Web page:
Stock brokerage firm Sues Bishop Oyedepo, Nigeria Stock Exchange For Breach Of Contract

February 3, 2015 2:20 pm


A stock brokerage firm, Valueline Securities and
Investment Limited, has instituted a legal action against the founder of
the Living Faith Church, popularly known as Winners’ Chapel, Bishop
David Oyedepo, over alleged breach of agreement on a N9bn worth of

The firm along with its Managing Director, , are
seeking an order of the court compelling Oyedepo and others to pay them
the sum of N1.86bn jointly and severally as professional fees and

Besides Oyedepo, the other defendants in the suit filed before a
Federal High Court in Lagos are Oyedepo’s wife, Abiola; his children and
blood relatives, Priscillia, Jesutobi, Makinde and Isaac.

Others are the World Mission Agency Inc, which is the overall ruling
organ of the Winners’ Chapel; Covenant University, Ota, Ogun State; and
the Nigerian Stock Exchange.

The plaintiffs, in their statement of claim, averred that Oyedepo and
the other defendants entered an Investment Portfolio Management
Agreement with them and appointed them as the portfolio managers to
oversee and to ensure the profitability of the said investment worth
about N9bn in the Nigerian Stock Exchange.

According to the plaintiffs, it was agreed that 2.25 per cent of the
net asset value of the portfolio and an annual incentive fee of 10 per
cent of the returns on the investment would be paid to the plaintiffs.

The plaintiffs said that in order to enhance profitability of the
investment, they went ahead to obtain some margin loans from some
Nigerian banks, which turned out to be a great boost to the investment.

They however said trouble started “when the first defendant wanted to
buy his first private jet and the World Mission Agency Inc ordered the
sale of majority of the securities in the investment portfolio, and that
despite the professional advice to the contrary, the plaintiffs were
made to sell the securities to raise the N3bn needed for the jet, a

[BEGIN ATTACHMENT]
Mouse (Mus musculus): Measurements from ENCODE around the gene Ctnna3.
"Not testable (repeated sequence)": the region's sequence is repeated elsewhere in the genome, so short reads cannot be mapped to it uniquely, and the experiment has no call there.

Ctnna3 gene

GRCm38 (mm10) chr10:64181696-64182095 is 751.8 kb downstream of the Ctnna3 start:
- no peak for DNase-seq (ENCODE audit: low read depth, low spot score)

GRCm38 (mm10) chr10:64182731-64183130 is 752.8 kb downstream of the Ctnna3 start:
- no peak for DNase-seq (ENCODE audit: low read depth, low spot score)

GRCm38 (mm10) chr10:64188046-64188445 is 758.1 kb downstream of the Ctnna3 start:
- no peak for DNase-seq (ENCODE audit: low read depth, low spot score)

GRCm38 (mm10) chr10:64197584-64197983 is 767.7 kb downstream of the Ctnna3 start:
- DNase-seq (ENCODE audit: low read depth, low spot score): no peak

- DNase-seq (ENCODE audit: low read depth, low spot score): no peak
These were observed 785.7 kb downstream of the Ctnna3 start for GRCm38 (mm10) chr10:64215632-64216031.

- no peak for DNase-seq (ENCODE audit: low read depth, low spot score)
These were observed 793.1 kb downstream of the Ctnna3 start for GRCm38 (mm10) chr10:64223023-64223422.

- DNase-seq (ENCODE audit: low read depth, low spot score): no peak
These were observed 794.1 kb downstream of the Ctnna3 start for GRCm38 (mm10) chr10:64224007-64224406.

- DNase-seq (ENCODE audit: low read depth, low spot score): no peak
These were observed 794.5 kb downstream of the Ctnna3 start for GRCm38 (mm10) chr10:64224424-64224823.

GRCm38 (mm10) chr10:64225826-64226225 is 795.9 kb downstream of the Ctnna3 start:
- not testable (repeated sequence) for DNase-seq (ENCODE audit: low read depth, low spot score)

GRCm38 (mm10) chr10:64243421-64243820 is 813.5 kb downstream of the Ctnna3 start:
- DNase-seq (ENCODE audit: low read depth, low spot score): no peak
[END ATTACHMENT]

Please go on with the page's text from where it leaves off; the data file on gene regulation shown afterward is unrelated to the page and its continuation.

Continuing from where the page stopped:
development which brought about huge losses to the investment.”

According to the plaintiffs, following the said sale of securities
coupled with the global economic meltdown which caused stock market
across the globe to crash at the time, the investment recorded losses.

But the plaintiffs said, “In a bid to avoid their financial
obligations to the plaintiffs, Oyedepo and his organisations wrote a
petition to the Economic and Financial Crimes Commission alleging fraud
and embezzlement against the plaintiffs.”

They however said the EFCC found the them innocent after six years of
investigation but they alleged that Oyedepo had gone ahead to use his
“religious denominational connection” to drag them before the NSE on the
grounds that the investment portfolio was mismanaged and that the
margin loans were taken by the plaintiffs without the consent of the
first to 10th defendants.

The plaintiffs further alleged that their trial by the NSE was
conducted in a prejudicial manner, adding that the NSE had frozen their
trading accounts.

This situation, which they claimed had put them and their business in
a difficult situation, they averred was the reason for the suit before
the Federal High Court.

Among others, the plaintiffs are praying the court to “declare that
the NSE had been conducting the trial before it in a manner prejudicial
to the plaintiffs’ fundamental right to fair hearing.”

They also want the court presided over by Justice Mohammed Yunusa to
reverse what they described as malicious freezing of their trading
accounts by the NSE.

Besides, the plaintiffs urged the court to compel the NSE to pay them
N61m for the closure of their accounts and to make an order compelling
the first to 10th defendants to pay them N780m, being their unpaid
professional fees for managing their investment portfolio.

In addition, the plaintiffs also want N1bn in damages jointly and
severally against the defendants for the trauma and psychological
torture and loss of reputation they suffered by the actions of the
defendants as well as N25m solicitors fees and the cost of instituting
the action.

But in its preliminary objection, the NSE urged the court to decline
jurisdiction over the suit as same ought to have been filed before the
Investment and Securities Tribunal and not at the Federal High Court.

The NSE also argued that the plaintiffs failed to file the mandatory pre-action notice before filing the suit.

Yunusa has adjourned hearing in the case to February 16, this year.

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